February 15, 2019

EATON, Ohio - The Delta Theta Tau service sorority has been hosting blood drives at the Church of the Visitation for 25 years.  The Feb. 14 blood drive came on St. Valentine's Day and proved to be an ideal way to celebrate service to the community and helping save lives.

"It's one of our commitments to the community," said Sharon Spitler who is the blood drive coordinator and president of the sorority's Theta Mu chapter. Sharon retired in 2015 after 38 years as Community Blood Center's account representative for Preble County.

The sorority raises money for annual projects that include a college scholarship fund and the Preble County Christmas for Kids.  Sharon said the annual blood drive is their busiest event. Their hard work resulted in 85 whole blood donors and 72 whole blood donations, plus 13 platelet and plasma donations, for 103 percent of the collection goal.

The Church of the Visitation blood drive has traditionally included machines for platelet and plasma donations.  CBC's goal in 2019 is to recruit new platelet and plasma donors and provide more opportunity for these donations at community blood drives.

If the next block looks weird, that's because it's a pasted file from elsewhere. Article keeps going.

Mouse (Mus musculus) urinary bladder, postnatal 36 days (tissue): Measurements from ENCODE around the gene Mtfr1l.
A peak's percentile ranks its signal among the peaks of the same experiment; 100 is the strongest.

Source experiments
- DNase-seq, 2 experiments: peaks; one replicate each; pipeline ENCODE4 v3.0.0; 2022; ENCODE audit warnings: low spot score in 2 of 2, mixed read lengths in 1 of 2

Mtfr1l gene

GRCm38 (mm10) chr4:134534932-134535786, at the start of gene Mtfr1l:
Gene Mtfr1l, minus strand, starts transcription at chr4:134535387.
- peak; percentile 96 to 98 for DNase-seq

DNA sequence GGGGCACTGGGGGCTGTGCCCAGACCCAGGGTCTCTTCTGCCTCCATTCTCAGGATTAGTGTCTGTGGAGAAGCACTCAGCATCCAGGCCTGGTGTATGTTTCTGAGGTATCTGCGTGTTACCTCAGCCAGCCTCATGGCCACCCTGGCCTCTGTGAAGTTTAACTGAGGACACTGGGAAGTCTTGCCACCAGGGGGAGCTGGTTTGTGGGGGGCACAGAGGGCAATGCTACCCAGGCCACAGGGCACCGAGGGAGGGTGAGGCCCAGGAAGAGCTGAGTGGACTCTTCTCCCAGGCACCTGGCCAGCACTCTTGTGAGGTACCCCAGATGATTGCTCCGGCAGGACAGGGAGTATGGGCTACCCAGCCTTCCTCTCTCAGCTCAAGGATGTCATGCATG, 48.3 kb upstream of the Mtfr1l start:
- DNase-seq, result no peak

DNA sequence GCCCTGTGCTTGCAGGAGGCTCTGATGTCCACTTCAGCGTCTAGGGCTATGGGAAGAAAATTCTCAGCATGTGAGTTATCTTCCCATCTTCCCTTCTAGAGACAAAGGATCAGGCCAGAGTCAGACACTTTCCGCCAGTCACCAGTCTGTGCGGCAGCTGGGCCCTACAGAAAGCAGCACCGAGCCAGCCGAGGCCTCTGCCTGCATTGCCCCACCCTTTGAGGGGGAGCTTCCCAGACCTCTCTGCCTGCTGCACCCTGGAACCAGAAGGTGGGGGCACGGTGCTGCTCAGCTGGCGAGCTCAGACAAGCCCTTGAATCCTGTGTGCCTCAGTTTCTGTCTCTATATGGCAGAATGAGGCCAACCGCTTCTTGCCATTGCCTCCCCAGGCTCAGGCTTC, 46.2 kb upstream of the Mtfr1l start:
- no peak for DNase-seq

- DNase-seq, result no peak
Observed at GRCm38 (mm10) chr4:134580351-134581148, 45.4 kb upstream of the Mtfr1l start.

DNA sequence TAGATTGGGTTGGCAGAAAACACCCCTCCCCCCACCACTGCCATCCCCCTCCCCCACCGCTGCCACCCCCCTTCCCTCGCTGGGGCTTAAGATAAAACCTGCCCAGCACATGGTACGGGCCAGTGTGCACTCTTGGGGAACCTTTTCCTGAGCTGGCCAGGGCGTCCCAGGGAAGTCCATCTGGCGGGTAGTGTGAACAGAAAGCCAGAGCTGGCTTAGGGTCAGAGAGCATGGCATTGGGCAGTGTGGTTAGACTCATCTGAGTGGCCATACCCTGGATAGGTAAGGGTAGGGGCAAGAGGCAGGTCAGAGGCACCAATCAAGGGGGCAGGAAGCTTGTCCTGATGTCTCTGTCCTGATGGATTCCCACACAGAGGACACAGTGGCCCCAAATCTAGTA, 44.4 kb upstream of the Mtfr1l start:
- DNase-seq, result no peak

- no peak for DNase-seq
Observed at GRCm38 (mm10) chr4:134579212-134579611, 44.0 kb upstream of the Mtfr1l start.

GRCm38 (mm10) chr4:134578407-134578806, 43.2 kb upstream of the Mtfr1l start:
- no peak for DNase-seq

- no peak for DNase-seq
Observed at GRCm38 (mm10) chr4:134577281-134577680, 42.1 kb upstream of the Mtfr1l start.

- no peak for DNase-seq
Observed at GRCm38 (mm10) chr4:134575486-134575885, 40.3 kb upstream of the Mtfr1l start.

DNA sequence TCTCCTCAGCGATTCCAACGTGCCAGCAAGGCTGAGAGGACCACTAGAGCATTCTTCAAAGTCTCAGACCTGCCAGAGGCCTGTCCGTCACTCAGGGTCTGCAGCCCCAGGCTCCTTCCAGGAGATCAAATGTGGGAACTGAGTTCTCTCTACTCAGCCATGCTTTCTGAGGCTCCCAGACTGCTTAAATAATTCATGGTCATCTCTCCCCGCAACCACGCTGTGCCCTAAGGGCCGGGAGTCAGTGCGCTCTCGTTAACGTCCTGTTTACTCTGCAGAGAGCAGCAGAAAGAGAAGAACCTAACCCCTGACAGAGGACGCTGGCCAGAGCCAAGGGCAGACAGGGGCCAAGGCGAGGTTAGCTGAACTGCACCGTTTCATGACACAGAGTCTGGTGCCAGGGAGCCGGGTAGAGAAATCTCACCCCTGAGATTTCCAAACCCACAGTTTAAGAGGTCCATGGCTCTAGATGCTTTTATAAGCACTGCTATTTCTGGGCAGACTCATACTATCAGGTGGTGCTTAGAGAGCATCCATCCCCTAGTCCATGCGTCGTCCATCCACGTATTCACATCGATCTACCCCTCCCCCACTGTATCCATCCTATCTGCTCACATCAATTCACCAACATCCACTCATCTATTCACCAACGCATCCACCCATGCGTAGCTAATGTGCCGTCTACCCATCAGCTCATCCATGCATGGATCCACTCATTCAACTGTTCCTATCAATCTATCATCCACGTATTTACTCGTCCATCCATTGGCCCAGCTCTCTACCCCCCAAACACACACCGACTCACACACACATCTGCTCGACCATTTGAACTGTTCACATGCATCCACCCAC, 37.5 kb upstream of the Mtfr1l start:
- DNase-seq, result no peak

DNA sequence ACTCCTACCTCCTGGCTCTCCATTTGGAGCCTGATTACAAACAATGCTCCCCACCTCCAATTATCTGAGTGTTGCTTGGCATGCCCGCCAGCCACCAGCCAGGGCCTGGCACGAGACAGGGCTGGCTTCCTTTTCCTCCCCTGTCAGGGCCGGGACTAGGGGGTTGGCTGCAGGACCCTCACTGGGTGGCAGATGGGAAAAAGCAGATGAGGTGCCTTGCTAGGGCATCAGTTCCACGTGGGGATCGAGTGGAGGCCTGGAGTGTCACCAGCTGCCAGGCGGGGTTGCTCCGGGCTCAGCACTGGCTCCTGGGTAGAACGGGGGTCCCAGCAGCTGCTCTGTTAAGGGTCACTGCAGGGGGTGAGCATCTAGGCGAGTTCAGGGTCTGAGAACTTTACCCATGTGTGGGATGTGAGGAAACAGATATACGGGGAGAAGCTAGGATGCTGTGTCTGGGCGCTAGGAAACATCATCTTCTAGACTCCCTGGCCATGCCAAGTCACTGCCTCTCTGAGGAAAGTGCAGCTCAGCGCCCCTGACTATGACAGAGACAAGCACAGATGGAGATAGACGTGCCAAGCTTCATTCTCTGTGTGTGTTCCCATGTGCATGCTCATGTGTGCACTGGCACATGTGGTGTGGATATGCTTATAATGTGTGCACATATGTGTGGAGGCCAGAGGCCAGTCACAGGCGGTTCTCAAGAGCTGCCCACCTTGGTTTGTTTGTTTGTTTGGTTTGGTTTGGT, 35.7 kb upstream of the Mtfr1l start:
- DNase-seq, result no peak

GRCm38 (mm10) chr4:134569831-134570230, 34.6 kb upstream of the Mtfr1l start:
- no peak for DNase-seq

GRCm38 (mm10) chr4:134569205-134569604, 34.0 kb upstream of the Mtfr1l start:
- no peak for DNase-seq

Eaton donor John Wright wore a bright red St. Valentine's Day t-shirt from his collection of CBC t-shirts as he gave platelets for his 184th lifetime donation Thursday.  John commonly donated whole blood six times a year at Preble County blood drives.  He started donating platelets three years ago.

"I feel like there's a need for platelets right now," said John. Platelets and plasma are vital for the treatment of cancer, trauma, organ transplant, and burn patients.

"It's something I can do," John said. "For the most part, I'll probably never know the people that are helped from it.  One day it could be me."

St. Valentine's Day was a milestone day for Richmond donor Bill Pendley.   It was his first visit to the Church of the Visitation blood drive and his first time donating plasma.

"I've given blood before, but have never given plasma," said Bill, who regularly donates whole blood at the Seton Catholic High School blood drives.  "They called me a couple days ago and asked if I could donate plasma and I said 'yes!'"

It was an impactful decision because Bill's blood type is both rare and the perfect type for plasma donations.  Less than one percent of the population is AB negative, and AB negative is the "universal donor" for plasma, meaning any patient in need can receive it.

Bill's wife Marcia sat at Bill's side as he donated and CBC phlebotomist Sarah Spears explained the procedure.  Bill said he didn't hesitate, even though it was unfamiliar. "Not really!" he said, "But they said they needed it!"